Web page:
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By Connie Osborne Friday 11 April 2014 Updated: 11/04 09:37
ALCESTER has officially become the first bee-friendly town in Warwickshire.
Town councillors voted unanimously to approve a proposal by the environmental sub-committee to increase the declining bee population within and around Alcester last Tuesday (April 1).
As the Standard reported in July last year residents were encouraged to plant more bee-friendly flowers to support the project, while wild flowers seeds were sown in Jubilee Fields.
St Benedict’s Catholic High School has also agreed to provide a small area of its grounds to increase wildlife, while mowing grass less frequently and creating green corridors which connect wildlife are all measures which can benefit the bee population.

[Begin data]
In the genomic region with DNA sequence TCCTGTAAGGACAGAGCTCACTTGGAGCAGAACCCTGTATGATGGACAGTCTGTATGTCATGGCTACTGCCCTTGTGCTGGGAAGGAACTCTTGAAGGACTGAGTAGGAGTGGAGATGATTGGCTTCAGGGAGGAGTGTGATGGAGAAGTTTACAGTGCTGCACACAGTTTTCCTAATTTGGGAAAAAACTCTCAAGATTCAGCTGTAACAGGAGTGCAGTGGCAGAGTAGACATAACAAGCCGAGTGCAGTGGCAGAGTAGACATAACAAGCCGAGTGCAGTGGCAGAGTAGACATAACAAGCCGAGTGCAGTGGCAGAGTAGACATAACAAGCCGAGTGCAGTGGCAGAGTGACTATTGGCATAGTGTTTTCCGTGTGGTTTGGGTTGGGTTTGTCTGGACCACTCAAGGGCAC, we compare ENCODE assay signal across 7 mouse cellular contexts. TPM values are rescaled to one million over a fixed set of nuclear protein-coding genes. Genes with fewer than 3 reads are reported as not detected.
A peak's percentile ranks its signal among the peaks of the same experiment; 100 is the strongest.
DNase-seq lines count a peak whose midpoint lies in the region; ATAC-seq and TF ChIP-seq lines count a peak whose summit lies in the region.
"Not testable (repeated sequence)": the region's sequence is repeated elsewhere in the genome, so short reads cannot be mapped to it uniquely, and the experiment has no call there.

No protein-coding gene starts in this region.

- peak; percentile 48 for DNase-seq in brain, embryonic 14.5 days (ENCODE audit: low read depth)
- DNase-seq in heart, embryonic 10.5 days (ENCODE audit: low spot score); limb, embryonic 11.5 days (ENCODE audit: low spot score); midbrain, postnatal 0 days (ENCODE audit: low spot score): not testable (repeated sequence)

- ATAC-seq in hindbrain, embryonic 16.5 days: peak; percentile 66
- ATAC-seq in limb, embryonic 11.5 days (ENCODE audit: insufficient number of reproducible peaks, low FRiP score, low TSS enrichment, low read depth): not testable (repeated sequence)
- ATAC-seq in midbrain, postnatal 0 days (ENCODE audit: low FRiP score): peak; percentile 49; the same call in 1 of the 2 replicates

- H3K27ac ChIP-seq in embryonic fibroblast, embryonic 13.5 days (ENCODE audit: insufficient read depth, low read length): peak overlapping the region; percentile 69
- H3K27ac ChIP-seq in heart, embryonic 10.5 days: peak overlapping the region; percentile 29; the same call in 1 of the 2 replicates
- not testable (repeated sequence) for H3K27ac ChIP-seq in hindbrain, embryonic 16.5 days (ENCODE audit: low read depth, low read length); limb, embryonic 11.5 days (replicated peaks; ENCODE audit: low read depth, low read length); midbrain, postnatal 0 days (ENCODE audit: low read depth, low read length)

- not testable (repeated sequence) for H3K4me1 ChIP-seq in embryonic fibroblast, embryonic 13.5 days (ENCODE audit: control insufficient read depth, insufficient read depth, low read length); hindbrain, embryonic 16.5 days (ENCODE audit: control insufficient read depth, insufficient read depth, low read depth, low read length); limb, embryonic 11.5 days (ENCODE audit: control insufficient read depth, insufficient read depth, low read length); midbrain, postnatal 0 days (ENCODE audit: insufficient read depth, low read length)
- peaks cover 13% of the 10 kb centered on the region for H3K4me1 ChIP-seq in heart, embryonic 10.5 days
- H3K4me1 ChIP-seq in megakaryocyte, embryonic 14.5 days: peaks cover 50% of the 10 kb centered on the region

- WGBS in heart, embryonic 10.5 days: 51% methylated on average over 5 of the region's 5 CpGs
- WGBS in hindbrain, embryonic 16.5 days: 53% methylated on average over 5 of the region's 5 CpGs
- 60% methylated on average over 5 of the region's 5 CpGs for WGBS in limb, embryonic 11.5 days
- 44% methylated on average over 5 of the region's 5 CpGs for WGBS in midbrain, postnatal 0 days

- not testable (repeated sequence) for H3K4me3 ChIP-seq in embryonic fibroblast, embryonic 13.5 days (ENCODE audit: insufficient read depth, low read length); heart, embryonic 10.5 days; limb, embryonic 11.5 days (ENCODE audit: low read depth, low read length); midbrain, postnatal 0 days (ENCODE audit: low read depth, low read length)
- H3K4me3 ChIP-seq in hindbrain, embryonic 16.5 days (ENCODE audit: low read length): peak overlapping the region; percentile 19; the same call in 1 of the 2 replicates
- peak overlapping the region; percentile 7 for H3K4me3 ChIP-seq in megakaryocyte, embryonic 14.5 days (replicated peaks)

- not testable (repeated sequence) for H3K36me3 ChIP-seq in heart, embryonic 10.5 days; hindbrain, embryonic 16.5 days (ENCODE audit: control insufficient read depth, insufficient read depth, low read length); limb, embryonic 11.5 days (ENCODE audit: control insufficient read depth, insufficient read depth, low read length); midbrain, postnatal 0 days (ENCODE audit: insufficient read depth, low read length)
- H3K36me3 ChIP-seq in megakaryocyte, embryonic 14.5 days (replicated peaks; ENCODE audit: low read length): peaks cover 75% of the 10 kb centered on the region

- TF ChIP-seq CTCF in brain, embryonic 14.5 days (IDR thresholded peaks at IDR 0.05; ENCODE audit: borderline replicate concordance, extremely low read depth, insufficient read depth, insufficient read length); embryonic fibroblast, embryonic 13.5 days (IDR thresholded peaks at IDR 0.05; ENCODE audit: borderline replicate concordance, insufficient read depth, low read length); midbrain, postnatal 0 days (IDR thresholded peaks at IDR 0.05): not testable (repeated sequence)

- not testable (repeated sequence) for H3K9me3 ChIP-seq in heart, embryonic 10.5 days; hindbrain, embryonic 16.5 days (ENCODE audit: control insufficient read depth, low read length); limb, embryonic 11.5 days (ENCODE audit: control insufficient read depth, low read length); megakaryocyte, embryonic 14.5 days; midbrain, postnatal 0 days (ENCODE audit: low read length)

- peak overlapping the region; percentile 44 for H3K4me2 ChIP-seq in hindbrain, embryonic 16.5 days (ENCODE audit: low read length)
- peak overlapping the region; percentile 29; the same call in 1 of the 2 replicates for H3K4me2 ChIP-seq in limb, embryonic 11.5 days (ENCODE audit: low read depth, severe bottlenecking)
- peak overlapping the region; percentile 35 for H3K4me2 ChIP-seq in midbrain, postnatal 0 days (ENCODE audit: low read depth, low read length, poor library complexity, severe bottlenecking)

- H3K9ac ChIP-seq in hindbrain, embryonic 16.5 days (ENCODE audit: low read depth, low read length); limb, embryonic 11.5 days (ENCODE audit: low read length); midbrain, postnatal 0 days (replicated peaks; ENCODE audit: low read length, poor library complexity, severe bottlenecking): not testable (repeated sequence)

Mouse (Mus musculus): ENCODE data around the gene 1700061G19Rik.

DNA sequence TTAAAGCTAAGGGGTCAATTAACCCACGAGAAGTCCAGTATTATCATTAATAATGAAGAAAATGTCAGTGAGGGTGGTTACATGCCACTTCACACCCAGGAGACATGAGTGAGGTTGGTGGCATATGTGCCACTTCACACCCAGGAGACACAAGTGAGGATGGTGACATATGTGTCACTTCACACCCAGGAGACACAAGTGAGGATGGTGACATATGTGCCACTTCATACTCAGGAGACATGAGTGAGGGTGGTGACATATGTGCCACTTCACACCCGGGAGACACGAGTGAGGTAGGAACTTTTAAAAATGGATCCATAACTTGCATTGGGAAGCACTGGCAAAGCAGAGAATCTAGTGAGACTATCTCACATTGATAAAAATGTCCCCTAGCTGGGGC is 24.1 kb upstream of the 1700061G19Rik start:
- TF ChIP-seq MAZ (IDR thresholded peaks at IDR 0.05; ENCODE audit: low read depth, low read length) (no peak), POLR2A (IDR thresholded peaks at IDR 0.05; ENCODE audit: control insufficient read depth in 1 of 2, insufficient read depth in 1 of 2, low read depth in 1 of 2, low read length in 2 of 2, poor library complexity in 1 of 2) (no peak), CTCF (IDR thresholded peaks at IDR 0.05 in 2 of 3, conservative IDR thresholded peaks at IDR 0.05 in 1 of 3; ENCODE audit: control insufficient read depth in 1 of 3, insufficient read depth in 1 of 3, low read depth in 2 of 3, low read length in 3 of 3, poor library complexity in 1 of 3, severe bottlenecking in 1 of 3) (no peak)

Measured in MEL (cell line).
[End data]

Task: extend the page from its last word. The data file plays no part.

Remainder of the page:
More flower beds have now been approved by the group where native wild flowers will be sown courtesy of Friends of the Earth and wild poppy seeds will be planted around the town to commemorate The Great War, including by Alcester’s health centre.
Coun Nina Knapman, chair of the Environmental sub-committee, said the committee had three main objectives for the campaign including increasing people’s awareness of harmful pesticides and plants which provide little or no nourishment for bees.
Bee World trails will also be created to encourage people to get outside and enjoy walking.
E-mail firstname.lastname@example.org for more information or to become involved with the campaign.
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